Pals is a town set on a hill some 6 kms from the Costa Brava and has been well restored in all its medieval splendour. The steep narrow streets winding up to the church and tower are full of interesting balconies, doors, courtyards with many colourful plants like hibiscus and bougainvillea growing everywhere.
Like all medieval towns the important characteristics are here, the hill and walls for extra fortification, the church and lords house and the tower which was a lookout as well as providing water storage in some cases. Pals was on the coast 500 years ago before the surrounding land silted up and watching for pirates was important as this was a wealthy town from trading agricultural commodities.
Rice from Pals is famous for its quality and flavour and they built an irrigation system to sustain the industry which dates back a thousand years.
Now the town mainly lives off tourism with many art galleries, shops selling local produce (chocolates and rice) and ceramics from the nearby La Bisbal pottery centre. There are many terraces to sit and eat and drink in the shade before admiring the views from the top of the village over the Islas Medes and the Mediterranean Sea.
Besalú is worth a trip just for the bridge but add in the narrow cobbled streets, the two churches and a rare Jewish micvah and you have the perfect day trip destination.There are cafes and restaurants where you can sit outside watching life passing by or wandering around the shops full of local specialities like cured sausages or chocolate pastries.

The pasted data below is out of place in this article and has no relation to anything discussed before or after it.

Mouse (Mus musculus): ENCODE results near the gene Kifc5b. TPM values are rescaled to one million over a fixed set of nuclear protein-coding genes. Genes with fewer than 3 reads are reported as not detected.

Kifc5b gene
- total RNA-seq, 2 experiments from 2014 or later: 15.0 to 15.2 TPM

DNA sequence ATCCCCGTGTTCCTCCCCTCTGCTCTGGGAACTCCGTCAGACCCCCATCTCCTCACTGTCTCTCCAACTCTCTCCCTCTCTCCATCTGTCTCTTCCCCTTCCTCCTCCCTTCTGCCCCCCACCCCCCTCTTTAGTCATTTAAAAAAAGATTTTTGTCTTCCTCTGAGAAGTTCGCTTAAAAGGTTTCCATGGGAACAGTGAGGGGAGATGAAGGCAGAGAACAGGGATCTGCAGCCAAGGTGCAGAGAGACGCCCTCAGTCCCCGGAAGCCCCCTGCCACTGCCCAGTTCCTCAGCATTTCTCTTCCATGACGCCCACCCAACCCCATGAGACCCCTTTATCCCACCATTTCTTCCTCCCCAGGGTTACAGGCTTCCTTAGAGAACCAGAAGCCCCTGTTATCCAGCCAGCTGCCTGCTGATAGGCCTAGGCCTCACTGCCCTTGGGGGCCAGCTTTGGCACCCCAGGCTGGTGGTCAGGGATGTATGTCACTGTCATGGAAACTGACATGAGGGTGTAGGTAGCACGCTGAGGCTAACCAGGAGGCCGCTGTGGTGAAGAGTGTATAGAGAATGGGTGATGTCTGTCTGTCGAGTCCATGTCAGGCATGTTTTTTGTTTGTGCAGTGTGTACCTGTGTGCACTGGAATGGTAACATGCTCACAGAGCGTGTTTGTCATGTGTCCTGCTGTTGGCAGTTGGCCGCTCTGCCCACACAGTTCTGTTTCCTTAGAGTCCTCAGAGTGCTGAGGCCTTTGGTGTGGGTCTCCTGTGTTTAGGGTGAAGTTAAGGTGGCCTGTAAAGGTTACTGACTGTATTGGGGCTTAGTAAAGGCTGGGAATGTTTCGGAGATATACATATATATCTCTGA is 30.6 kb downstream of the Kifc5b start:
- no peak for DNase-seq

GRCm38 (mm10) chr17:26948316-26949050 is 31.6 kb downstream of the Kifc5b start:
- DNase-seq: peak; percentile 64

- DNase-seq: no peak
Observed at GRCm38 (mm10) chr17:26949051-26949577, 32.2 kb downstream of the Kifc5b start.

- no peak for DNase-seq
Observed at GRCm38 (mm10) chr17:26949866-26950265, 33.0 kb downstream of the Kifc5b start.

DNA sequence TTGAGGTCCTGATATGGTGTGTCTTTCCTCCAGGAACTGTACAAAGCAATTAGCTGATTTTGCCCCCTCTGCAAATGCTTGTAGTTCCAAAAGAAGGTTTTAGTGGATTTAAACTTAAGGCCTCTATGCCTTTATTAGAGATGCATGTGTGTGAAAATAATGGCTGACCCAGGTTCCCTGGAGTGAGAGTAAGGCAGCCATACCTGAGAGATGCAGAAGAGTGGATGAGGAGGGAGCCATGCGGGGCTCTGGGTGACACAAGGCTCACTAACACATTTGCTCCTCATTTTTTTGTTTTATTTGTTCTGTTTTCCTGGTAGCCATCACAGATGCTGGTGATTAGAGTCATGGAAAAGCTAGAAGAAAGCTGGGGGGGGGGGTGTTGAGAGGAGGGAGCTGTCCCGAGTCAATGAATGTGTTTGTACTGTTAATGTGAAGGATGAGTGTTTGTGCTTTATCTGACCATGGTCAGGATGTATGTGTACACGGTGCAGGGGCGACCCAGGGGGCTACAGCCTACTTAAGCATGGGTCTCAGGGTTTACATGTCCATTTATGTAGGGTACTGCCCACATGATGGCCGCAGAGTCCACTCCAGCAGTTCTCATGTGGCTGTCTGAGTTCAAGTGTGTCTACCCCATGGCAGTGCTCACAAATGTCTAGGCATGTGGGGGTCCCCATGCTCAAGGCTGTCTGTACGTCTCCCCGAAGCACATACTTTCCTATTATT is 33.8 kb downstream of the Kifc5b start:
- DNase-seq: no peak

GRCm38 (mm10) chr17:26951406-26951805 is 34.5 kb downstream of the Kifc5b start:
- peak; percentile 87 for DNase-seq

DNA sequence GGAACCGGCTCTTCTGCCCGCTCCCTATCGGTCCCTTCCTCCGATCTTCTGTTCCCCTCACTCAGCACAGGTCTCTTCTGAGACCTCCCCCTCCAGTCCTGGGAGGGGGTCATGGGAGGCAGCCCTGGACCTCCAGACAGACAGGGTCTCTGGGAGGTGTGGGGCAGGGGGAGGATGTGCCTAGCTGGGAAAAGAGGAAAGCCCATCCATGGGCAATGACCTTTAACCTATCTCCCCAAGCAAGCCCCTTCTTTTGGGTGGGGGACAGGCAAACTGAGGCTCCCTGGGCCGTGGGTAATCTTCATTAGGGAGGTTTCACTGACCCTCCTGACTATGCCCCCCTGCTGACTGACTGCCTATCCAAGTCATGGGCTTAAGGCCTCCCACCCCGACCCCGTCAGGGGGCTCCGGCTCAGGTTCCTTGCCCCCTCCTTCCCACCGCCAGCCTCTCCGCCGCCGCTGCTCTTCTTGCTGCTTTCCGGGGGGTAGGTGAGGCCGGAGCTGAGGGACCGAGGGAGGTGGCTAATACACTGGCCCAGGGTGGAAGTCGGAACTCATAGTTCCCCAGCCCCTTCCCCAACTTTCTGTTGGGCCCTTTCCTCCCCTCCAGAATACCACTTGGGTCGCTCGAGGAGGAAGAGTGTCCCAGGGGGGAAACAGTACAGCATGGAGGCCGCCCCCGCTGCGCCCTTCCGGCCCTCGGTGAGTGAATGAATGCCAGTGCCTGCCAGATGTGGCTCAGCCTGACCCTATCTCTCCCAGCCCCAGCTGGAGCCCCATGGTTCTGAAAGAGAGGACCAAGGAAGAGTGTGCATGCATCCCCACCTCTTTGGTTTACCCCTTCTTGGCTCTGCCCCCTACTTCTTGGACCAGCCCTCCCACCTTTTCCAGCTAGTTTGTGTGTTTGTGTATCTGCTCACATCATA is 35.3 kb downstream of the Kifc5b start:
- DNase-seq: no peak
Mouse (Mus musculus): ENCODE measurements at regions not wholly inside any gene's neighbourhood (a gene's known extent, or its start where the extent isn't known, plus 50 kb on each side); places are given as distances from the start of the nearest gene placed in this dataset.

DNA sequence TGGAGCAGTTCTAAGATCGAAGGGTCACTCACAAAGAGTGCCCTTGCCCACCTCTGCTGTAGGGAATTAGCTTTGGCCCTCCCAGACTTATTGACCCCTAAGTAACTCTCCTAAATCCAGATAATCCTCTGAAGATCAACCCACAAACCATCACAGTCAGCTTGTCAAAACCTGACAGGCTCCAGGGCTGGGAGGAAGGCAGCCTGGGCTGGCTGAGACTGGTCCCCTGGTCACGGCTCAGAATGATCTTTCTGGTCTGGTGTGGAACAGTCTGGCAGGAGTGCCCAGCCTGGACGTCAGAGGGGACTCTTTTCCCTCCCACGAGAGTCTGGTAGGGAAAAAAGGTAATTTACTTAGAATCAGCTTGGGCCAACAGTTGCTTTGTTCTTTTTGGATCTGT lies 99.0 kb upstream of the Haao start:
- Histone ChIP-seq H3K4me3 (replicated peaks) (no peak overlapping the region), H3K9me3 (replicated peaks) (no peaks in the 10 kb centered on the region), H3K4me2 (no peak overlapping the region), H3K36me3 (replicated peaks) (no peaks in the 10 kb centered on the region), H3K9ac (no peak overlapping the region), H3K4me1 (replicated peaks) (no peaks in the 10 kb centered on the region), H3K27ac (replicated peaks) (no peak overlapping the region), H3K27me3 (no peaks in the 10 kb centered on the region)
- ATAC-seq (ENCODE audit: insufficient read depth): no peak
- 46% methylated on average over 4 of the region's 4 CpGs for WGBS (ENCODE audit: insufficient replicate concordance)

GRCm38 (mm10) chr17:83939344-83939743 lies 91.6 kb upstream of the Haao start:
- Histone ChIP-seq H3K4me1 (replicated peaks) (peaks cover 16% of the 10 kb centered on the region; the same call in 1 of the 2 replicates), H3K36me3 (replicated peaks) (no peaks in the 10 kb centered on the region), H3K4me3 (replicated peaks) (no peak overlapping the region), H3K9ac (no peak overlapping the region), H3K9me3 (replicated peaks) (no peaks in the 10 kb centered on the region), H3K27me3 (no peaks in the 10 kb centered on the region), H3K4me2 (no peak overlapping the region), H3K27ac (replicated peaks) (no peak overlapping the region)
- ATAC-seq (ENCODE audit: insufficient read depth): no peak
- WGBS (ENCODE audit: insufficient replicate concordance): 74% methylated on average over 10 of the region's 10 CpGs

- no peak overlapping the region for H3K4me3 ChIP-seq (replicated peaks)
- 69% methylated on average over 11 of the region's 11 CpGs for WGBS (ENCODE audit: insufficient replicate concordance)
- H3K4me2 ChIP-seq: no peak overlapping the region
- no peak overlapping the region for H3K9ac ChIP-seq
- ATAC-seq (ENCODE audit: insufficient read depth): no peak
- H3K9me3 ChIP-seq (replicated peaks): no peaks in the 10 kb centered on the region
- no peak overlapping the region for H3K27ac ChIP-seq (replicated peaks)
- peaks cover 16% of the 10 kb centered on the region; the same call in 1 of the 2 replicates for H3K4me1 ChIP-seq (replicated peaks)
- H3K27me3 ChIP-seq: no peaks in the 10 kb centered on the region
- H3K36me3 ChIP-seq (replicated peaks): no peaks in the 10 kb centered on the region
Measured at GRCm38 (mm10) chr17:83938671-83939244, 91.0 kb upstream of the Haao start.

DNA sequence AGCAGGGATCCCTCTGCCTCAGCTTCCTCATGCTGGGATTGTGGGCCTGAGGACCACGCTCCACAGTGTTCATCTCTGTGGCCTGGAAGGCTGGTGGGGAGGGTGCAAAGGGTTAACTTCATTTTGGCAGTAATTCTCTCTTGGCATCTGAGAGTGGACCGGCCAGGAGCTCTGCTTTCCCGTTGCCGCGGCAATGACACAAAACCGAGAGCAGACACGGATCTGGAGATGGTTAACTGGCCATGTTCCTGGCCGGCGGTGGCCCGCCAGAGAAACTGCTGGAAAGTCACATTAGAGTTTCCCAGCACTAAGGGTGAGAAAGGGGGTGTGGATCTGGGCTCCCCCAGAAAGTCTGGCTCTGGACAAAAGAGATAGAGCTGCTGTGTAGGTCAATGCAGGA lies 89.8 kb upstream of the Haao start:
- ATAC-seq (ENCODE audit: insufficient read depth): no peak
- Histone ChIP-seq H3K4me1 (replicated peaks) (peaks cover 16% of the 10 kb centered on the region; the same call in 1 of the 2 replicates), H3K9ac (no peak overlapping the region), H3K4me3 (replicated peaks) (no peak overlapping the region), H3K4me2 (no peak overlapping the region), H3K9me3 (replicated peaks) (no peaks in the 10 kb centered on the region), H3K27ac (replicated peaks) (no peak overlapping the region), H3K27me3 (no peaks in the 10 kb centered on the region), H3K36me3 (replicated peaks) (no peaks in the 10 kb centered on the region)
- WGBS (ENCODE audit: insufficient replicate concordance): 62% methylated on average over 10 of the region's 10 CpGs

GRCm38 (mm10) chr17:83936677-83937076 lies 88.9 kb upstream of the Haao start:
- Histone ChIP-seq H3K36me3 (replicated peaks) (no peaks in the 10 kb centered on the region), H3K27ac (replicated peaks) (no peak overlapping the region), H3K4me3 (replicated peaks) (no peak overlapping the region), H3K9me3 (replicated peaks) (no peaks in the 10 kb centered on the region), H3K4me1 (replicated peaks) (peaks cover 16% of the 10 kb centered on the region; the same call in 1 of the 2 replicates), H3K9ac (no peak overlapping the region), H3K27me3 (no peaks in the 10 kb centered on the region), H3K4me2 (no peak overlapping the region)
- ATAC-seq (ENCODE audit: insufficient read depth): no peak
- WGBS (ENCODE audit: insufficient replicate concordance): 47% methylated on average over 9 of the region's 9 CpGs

This was an important trading centre in the Middle Ages and has retained much of its charm by virtue of being perfectly preserved in a mountain setting with a river and the massive fortified bridge dominating everything. If you are coming to Girona to visit a trip to Besalú is a must.
Coming from Girona or Barcelona it is an easy and fun drive to Rupit and will take about an hour. The main approach is via Santa Coloma de Farners or Anglès heading to Olot in the comarca of La Selva. At Val d’en Bas you turn towards Vic and a few kms along the main road there is a sign for Rupit. After climbing out of the valley at the top of the escarpment are signs to El Far which means lighthouse and gets it’s name from the white limestone cliffs which were visible to fishermen from the distant Costa Brava. There are some nice walks along the cliffs and a restaurant serving typical local fare and busy on weekends.
Continuing into Rupit itself and parking in the free car park just outside of town since the streets are too narrow for traffic there are various signs with tourist information such as walks, bike rides, hotels and restaurants in the area. Taking a walk into town across a wobbly pedestrian bridge over a river gorge is fun and sets one up for exploring the restored medieval streets. Other than restaurants and hotels it’s fun to look in the various shops selling local cured sausages and several types of cheese made from cows, sheep or goat and aged for different periods. You can always ask for a sample before buying if you are not sure whether the stronger flavours of the older cheeses are for your palate. Another option is to buy some bread and cheese, ham and tomatoes and head down to the river where there are several picnic tables set up under overhanging rocks and it is always cool and shady here even in the hot summer months. There is lots of good exploring to do in the surrounding countryside with old churches, country restaurants and of course El Far which is a couple hours walk away. The vistas of wooded hills and small villages and farms below in the valleys are one of peace and tranquility and take you back in time.